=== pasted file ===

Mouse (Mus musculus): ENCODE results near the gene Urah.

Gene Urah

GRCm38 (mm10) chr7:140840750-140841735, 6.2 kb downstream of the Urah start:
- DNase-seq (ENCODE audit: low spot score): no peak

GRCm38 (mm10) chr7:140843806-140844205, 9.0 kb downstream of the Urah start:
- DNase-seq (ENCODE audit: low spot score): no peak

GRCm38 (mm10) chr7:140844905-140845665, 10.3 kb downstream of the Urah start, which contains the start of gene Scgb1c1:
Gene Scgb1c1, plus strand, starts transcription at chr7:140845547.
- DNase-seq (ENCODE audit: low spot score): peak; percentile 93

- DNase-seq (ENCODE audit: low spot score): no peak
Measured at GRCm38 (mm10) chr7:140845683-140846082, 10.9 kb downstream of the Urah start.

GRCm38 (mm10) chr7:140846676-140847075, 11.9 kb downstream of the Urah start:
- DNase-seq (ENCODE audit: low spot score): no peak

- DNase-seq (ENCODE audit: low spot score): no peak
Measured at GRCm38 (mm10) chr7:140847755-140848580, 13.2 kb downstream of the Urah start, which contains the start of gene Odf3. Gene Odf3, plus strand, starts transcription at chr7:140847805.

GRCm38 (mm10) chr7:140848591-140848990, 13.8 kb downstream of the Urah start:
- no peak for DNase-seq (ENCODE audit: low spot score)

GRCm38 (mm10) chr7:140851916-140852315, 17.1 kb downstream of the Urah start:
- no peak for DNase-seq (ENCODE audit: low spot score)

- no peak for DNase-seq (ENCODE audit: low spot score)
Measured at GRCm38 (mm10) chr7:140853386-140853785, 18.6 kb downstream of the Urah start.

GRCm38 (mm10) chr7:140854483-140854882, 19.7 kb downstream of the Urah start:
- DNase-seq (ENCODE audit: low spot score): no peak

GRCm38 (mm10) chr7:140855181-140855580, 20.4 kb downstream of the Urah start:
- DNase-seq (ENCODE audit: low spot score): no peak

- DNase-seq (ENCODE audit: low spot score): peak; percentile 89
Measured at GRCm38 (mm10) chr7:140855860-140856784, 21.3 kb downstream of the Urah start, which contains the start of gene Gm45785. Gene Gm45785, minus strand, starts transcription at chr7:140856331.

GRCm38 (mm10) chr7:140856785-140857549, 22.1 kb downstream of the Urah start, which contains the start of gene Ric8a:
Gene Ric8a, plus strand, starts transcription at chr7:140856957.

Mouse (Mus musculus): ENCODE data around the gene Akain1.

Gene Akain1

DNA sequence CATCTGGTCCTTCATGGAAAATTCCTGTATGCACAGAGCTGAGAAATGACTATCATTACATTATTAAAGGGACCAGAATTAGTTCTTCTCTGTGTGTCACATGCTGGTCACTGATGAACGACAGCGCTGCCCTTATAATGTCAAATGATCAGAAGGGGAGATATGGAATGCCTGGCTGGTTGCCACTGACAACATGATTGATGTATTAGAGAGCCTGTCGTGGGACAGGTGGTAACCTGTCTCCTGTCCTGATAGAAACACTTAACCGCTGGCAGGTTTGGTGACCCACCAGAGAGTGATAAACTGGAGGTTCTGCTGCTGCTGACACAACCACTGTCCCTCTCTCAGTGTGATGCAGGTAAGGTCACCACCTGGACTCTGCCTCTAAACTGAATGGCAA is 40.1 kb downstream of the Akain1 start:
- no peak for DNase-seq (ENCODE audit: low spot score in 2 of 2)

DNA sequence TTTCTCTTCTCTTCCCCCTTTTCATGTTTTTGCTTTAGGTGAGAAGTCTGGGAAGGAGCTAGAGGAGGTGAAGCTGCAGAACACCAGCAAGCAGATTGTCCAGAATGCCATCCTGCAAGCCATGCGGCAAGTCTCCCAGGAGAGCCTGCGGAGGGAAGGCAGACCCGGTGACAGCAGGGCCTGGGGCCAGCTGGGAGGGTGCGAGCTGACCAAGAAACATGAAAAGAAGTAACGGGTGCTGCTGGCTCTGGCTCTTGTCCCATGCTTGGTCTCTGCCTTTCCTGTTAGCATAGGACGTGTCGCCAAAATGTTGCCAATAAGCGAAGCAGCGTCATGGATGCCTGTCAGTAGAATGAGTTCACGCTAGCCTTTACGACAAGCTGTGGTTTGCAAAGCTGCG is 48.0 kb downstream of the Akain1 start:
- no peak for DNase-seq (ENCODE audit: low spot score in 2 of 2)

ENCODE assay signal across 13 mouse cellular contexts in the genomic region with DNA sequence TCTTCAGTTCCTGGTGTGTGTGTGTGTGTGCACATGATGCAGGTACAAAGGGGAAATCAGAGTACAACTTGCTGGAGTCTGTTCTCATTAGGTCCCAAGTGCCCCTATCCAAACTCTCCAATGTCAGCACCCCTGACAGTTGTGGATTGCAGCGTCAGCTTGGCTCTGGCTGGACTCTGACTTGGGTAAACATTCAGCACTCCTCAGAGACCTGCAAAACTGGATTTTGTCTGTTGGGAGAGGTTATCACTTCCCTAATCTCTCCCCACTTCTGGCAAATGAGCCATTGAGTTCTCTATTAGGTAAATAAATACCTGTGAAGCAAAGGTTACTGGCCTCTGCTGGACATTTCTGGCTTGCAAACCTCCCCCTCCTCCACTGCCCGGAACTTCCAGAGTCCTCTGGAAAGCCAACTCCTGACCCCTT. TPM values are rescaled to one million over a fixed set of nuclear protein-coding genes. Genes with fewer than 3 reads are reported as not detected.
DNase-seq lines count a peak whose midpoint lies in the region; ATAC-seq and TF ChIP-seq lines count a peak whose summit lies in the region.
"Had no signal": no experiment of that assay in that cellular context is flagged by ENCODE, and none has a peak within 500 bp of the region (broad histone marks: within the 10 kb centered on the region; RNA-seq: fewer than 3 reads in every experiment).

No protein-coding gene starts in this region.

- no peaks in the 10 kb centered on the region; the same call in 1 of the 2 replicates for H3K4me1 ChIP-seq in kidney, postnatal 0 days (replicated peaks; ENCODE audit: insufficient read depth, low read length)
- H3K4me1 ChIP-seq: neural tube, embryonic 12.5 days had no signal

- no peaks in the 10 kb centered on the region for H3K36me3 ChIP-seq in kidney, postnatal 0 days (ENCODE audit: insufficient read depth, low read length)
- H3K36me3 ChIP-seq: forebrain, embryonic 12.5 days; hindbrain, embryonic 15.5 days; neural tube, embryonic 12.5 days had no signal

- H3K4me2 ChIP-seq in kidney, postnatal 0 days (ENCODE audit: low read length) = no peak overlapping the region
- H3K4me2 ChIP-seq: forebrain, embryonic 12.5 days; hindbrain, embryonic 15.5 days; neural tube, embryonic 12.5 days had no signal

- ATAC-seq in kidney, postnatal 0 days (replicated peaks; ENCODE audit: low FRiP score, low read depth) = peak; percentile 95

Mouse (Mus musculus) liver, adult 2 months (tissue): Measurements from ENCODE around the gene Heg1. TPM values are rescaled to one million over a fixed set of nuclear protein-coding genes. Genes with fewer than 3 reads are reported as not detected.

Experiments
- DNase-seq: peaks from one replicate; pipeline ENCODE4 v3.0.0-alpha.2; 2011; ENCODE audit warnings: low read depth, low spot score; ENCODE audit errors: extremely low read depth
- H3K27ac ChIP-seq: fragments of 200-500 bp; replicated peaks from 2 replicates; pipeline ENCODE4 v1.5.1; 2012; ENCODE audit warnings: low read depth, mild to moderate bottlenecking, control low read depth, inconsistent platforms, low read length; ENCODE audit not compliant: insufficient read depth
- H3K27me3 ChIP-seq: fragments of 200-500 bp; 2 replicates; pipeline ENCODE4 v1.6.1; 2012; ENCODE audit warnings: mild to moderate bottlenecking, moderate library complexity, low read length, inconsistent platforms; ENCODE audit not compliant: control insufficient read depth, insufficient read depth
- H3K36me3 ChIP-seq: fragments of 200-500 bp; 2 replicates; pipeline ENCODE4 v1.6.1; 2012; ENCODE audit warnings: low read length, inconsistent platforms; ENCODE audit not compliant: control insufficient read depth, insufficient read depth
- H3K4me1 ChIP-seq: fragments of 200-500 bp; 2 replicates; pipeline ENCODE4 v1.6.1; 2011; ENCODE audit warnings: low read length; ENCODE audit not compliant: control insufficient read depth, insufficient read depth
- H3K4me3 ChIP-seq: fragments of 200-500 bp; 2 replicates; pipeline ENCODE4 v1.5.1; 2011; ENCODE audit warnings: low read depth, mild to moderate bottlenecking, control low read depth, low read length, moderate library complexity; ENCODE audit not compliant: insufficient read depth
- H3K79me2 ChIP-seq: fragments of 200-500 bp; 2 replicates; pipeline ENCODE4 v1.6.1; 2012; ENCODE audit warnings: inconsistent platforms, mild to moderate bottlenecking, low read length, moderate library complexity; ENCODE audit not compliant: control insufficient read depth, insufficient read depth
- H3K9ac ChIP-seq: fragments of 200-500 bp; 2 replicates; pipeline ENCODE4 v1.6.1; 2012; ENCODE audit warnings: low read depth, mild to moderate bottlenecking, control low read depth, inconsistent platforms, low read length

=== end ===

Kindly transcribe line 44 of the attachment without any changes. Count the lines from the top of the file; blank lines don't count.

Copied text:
- H3K4me2 ChIP-seq in kidney, postnatal 0 days (ENCODE audit: low read length) = no peak overlapping the region